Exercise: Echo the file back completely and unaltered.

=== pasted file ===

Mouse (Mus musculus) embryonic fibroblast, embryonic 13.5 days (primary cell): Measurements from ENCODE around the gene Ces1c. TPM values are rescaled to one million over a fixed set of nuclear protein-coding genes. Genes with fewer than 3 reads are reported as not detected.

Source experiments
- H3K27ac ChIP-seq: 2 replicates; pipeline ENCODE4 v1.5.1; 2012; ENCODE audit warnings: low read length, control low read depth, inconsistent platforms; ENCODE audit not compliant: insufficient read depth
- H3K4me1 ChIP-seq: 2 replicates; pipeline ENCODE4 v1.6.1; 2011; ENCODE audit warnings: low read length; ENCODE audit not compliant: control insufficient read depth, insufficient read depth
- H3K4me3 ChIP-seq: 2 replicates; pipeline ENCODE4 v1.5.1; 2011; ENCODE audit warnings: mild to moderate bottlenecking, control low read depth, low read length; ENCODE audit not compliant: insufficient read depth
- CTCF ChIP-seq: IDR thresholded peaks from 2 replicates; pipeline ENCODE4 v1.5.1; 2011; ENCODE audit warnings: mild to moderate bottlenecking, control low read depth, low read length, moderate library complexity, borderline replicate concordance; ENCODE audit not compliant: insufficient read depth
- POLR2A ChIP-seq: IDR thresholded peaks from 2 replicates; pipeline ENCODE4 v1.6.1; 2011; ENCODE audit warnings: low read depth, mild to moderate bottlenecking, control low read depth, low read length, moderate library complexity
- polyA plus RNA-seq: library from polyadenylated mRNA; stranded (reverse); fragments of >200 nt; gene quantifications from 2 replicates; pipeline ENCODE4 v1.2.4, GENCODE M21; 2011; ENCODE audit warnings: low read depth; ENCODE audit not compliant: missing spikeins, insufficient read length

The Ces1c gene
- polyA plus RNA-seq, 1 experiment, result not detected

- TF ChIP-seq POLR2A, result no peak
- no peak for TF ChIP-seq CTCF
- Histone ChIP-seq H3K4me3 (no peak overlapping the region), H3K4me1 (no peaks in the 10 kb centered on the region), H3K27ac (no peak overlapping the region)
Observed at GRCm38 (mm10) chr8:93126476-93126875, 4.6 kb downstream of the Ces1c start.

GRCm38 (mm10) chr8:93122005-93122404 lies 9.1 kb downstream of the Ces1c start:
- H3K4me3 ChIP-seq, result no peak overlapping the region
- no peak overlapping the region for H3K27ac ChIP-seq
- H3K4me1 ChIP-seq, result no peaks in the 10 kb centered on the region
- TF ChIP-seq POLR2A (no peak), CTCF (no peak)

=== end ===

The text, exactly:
Mouse (Mus musculus) embryonic fibroblast, embryonic 13.5 days (primary cell): Measurements from ENCODE around the gene Ces1c. TPM values are rescaled to one million over a fixed set of nuclear protein-coding genes. Genes with fewer than 3 reads are reported as not detected.

Source experiments
- H3K27ac ChIP-seq: 2 replicates; pipeline ENCODE4 v1.5.1; 2012; ENCODE audit warnings: low read length, control low read depth, inconsistent platforms; ENCODE audit not compliant: insufficient read depth
- H3K4me1 ChIP-seq: 2 replicates; pipeline ENCODE4 v1.6.1; 2011; ENCODE audit warnings: low read length; ENCODE audit not compliant: control insufficient read depth, insufficient read depth
- H3K4me3 ChIP-seq: 2 replicates; pipeline ENCODE4 v1.5.1; 2011; ENCODE audit warnings: mild to moderate bottlenecking, control low read depth, low read length; ENCODE audit not compliant: insufficient read depth
- CTCF ChIP-seq: IDR thresholded peaks from 2 replicates; pipeline ENCODE4 v1.5.1; 2011; ENCODE audit warnings: mild to moderate bottlenecking, control low read depth, low read length, moderate library complexity, borderline replicate concordance; ENCODE audit not compliant: insufficient read depth
- POLR2A ChIP-seq: IDR thresholded peaks from 2 replicates; pipeline ENCODE4 v1.6.1; 2011; ENCODE audit warnings: low read depth, mild to moderate bottlenecking, control low read depth, low read length, moderate library complexity
- polyA plus RNA-seq: library from polyadenylated mRNA; stranded (reverse); fragments of >200 nt; gene quantifications from 2 replicates; pipeline ENCODE4 v1.2.4, GENCODE M21; 2011; ENCODE audit warnings: low read depth; ENCODE audit not compliant: missing spikeins, insufficient read length

The Ces1c gene
- polyA plus RNA-seq, 1 experiment, result not detected

- TF ChIP-seq POLR2A, result no peak
- no peak for TF ChIP-seq CTCF
- Histone ChIP-seq H3K4me3 (no peak overlapping the region), H3K4me1 (no peaks in the 10 kb centered on the region), H3K27ac (no peak overlapping the region)
Observed at GRCm38 (mm10) chr8:93126476-93126875, 4.6 kb downstream of the Ces1c start.

GRCm38 (mm10) chr8:93122005-93122404 lies 9.1 kb downstream of the Ces1c start:
- H3K4me3 ChIP-seq, result no peak overlapping the region
- no peak overlapping the region for H3K27ac ChIP-seq
- H3K4me1 ChIP-seq, result no peaks in the 10 kb centered on the region
- TF ChIP-seq POLR2A (no peak), CTCF (no peak)